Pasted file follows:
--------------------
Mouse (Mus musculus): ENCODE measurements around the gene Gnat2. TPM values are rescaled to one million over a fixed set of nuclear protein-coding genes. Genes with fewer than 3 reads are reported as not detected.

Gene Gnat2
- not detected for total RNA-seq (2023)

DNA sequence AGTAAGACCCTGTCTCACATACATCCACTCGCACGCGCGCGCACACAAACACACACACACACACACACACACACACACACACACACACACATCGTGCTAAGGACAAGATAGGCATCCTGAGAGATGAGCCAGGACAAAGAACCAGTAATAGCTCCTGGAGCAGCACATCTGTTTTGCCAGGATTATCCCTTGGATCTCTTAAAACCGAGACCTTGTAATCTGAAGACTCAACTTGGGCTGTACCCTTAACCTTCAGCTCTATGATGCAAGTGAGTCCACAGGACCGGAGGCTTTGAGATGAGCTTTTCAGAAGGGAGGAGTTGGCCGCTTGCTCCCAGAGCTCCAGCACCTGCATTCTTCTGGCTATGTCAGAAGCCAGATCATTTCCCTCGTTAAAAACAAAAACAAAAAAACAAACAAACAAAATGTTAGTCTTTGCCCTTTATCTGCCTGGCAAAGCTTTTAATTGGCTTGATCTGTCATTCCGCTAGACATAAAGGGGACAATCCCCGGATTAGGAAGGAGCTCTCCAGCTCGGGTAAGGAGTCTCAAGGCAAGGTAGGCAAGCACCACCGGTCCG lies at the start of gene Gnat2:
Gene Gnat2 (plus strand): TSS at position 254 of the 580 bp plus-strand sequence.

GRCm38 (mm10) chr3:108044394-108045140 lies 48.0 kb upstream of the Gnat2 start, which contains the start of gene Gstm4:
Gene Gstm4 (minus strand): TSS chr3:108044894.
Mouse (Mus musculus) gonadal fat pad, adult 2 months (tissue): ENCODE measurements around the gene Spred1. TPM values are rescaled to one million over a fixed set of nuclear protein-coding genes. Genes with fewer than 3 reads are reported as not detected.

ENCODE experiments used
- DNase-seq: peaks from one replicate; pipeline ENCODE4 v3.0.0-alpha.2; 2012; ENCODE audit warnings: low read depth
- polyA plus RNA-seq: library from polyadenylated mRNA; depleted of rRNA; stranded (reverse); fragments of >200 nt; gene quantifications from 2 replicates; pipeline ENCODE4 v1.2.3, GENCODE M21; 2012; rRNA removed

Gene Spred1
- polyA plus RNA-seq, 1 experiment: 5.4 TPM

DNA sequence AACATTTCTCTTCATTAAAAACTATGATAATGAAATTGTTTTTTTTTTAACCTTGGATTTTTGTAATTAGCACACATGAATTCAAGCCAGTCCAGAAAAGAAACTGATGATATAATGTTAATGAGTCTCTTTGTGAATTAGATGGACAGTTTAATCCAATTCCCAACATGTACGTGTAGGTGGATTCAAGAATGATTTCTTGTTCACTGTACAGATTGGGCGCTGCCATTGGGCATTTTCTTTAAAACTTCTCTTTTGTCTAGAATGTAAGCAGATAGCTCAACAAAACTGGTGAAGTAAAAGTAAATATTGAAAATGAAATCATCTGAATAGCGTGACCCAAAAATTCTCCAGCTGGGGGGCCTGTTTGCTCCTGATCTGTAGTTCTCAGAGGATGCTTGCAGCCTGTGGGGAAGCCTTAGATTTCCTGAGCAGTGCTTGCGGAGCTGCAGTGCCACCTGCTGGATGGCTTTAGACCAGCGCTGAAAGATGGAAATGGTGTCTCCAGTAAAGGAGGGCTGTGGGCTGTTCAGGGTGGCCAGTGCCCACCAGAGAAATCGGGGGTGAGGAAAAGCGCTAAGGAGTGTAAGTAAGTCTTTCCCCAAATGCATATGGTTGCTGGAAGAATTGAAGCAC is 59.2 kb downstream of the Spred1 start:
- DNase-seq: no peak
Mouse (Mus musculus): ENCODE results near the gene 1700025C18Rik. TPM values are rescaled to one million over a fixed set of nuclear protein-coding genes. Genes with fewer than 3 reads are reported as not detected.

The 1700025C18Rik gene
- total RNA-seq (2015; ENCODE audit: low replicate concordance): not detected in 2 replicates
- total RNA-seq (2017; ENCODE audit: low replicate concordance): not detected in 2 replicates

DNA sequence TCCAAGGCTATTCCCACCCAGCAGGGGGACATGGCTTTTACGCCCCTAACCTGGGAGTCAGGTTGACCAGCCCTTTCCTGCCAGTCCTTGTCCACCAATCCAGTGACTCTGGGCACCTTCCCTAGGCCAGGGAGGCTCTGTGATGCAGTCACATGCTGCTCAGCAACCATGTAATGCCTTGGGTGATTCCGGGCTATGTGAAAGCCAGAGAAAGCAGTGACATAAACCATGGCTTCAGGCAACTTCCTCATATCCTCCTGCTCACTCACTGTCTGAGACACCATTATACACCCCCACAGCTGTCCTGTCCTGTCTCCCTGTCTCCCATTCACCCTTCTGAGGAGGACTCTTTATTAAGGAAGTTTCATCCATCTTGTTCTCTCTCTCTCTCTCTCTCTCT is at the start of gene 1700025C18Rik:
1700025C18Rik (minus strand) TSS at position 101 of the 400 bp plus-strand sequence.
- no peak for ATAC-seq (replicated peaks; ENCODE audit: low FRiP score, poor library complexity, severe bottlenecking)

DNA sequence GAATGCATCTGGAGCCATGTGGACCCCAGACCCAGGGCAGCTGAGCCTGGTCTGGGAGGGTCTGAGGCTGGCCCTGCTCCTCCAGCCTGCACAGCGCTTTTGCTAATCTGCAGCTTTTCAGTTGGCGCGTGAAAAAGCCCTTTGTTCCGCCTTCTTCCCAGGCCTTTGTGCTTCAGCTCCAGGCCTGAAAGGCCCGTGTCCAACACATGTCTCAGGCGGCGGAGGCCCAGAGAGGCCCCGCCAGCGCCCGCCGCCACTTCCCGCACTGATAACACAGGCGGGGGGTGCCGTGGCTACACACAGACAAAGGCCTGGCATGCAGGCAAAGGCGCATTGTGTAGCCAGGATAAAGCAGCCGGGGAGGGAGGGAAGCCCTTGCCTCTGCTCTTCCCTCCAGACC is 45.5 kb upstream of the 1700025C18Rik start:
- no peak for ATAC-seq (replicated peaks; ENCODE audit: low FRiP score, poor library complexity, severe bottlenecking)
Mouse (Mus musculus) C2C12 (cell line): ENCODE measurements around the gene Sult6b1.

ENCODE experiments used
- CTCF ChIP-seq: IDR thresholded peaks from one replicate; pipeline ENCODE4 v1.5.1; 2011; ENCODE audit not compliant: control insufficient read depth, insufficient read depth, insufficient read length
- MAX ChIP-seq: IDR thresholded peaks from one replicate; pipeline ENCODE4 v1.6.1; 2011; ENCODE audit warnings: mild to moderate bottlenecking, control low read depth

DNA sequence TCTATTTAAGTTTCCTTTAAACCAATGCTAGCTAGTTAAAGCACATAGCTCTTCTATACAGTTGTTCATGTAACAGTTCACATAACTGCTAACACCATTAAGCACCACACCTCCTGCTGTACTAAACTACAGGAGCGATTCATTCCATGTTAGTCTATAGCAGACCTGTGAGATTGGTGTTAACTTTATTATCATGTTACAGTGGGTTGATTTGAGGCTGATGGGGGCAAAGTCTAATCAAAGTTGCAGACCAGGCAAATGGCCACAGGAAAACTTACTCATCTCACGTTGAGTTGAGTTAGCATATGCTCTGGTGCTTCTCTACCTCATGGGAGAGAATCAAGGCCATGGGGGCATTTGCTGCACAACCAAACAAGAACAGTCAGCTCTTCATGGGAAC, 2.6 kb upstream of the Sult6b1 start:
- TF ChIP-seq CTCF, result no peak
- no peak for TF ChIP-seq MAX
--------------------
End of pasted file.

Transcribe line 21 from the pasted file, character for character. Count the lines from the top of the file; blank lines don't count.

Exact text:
1700025C18Rik (minus strand) TSS at position 101 of the 400 bp plus-strand sequence.